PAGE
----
Sunday, July 08, 2012

Ginsburg v. Obozo

Most of you know that Obozo is stomping all over the 'free exercise' clause of the First Amendment and that the Catholic Bishops (and the Lutherans, Baptists, Mormons, and some Jews) are hopping mad about it.

Seems that even the ACLU's own SCOTUS Justice has more than a shadow of reservation about our little Statist-wannabee's actions, too.

“Other provisions of the Constitution also check congressional overreaching,” Ginsburg wrote. “A mandate to purchase a particular product would be unconstitutional if, for example, the edict impermissibly abridged the freedom of speech, interfered with the free exercise of religion or infringed on a liberty interest protected by the Due Process Clause.”

That's from her opinion on ObozoCare (which she decided wrongly, but hey...)

HT:  HotAir


Jim said...

ACA does not infringe on religious freedom as it allows for exclusions on religious grounds. Clearly it does not abridge freedom of speech nor due process.

Although rules instituted under the ACA may require employers including, religious organizations, to adhere to certain rules, nothing in the ACA or its rules prevent individuals from their free exercise of religion.

Anonymous said...

If the church wants funding from the government, follow its rules. It can choose NOT to receive that money if that a particular provision goes against their tenets.

Jim is correct, one is still free to practice their religion. The HHS Mandate does not prevent people from practicing their faith. It only mandates that such institutions no longer be tax-exempt if it does not follow federal standards. The CHOICE is up to the RCC.

That is the legal issue before the court.

Dad29 said...

Since Jim lives in the Land of Fruits and Nuts, I'll simply ignore his ignorance.

As to Anony: taxation of non-profits is NOT the issue, although it might be so in your po' widdle mind, such as it is.

It IS an infringement on free exercise, as Ginsburg hinted.

P.S. I thought the Klan was gone. How did you surface?

Grim said...

No, Jim is wrong; and oddly enough, Ginsburg is right. There are serious freedom of religion and, in fact, freedom of expression issues raised by the HHS mandates.

OK: you don't care about the Catholic Church being told that its self-insured orphanages have to violate Catholic teachings by materially providing birth control pills because HHS says all insurances plans have to do this. But the same power that lets them mandate the pills be covered for free lets a future HHS secretary mandate that they not be covered at all.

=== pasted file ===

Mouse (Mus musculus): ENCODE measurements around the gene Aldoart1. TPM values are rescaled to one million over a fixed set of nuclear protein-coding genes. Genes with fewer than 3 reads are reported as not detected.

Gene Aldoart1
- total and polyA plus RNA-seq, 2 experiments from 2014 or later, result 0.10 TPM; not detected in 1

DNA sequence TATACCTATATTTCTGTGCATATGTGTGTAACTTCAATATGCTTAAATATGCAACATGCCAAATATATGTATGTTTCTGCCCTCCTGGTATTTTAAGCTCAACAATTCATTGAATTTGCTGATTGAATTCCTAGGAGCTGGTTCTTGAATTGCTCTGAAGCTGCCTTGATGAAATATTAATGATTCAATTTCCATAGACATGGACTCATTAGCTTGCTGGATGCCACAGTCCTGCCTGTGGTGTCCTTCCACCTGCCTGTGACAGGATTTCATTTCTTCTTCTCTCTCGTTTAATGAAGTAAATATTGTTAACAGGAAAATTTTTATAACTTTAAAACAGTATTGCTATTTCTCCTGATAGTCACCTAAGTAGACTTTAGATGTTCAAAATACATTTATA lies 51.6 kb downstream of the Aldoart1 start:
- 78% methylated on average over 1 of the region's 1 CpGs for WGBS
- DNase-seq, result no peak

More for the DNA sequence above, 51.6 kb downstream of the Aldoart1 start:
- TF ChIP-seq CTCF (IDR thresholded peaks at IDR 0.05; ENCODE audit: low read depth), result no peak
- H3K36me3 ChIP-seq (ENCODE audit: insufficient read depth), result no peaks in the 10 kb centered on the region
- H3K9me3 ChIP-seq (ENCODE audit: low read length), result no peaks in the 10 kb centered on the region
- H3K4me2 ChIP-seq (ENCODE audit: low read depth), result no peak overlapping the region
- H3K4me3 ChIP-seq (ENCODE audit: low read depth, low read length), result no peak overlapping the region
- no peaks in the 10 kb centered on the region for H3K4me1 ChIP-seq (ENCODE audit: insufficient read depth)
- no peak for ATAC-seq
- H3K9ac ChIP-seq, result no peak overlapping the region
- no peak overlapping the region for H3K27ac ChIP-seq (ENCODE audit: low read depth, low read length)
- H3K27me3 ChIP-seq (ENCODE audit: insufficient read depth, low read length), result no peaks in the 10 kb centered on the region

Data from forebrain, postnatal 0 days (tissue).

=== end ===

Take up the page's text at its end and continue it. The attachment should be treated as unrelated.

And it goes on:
If you can mandate that my plans must provide X, you can mandate that my plans can't provide X. The Catholics are right about this one whether you like them or not.

Jim said...

Somehow I don't think you are actually reading Ginsburg's words for comprehension. Note the phrases "would be unconstitutional IF" and "impermissibly abridged". I don't see where she says that the mandate IN FACT "impermissibly abridged" anything and was therefore unconstitutional.

she decided wrongly

You are a constitutional scholar, I take it.

Dad29 said...

So is Humpty Dumpty, who gave Roberts his magic formula for making Obozocare 'constitutional.'

As to Ginsburg's remark--if you ignore your wife's hints like you ignore hers, you're living on the edge.

Jim said...

Ginsburg isn't hinting anything. She is explaining why the ACA mandate, unlike mandating the purchase of broccoli, IS constitutional:

Consider the chain of inferences the Court would have to accept to conclude that a vegetable-purchase mandate was likely to have a substantial effect on the health-care costs borne by lithe Americans. The Court would have to believe that individuals forced to buy vegetables would then eat them (instead of throwing or giving them away),would prepare the vegetables in a healthy way (steamed or raw, not deep-fried), would cut back on unhealthy foods, and would not allow other factors (such as lack of exercise or little sleep) to trump the improved diet.9 Such “pil[ingof] inference upon inference” is just what the Court refused to do in Lopez and Morrison.

Other provisions of the Constitution also check congressional overreaching. A mandate to purchase a particular product would be unconstitutional if, for example, the edict impermissibly abridged the freedom of speech, interfered with the free exercise of religion, or infringed on a liberty interest protected by the Due Process Clause.

The next paragraph sums it up:

Supplementing these legal restraints is a formidable check on congressional power: the democratic process. See Raich, 545 U. S., at 33; Wickard, 317 U. S., at 120 (repeating Chief Justice Marshall’s “warning that effective restraints on [the commerce power’s] exercise must proceed from political rather than judicial processes”.

Anonymous said...

Obozo is infringing on your religious freedom? Wait til the LDS apostate is in the Oval Office! You catholics will yearn for the days of Obozo in the Mittster's post-religious world!


Anonymous said...

Tell me dad, if the Catholic Bishops are so mad, and they want us to follow them, why should we follow them when we read about crap like this?

Can you tell me why Obama should not consider the Bishops a joke concerning religious freedom when the Bishops are already paying for contraception?

Why should I give any money to the Bishops when they pass the plate when I read about crap like this?

I am finding it very hard to defend the Bishops.

Please read:

"U.S. bishops’ relief agency gives $5.3 million to major contraception-providing charity"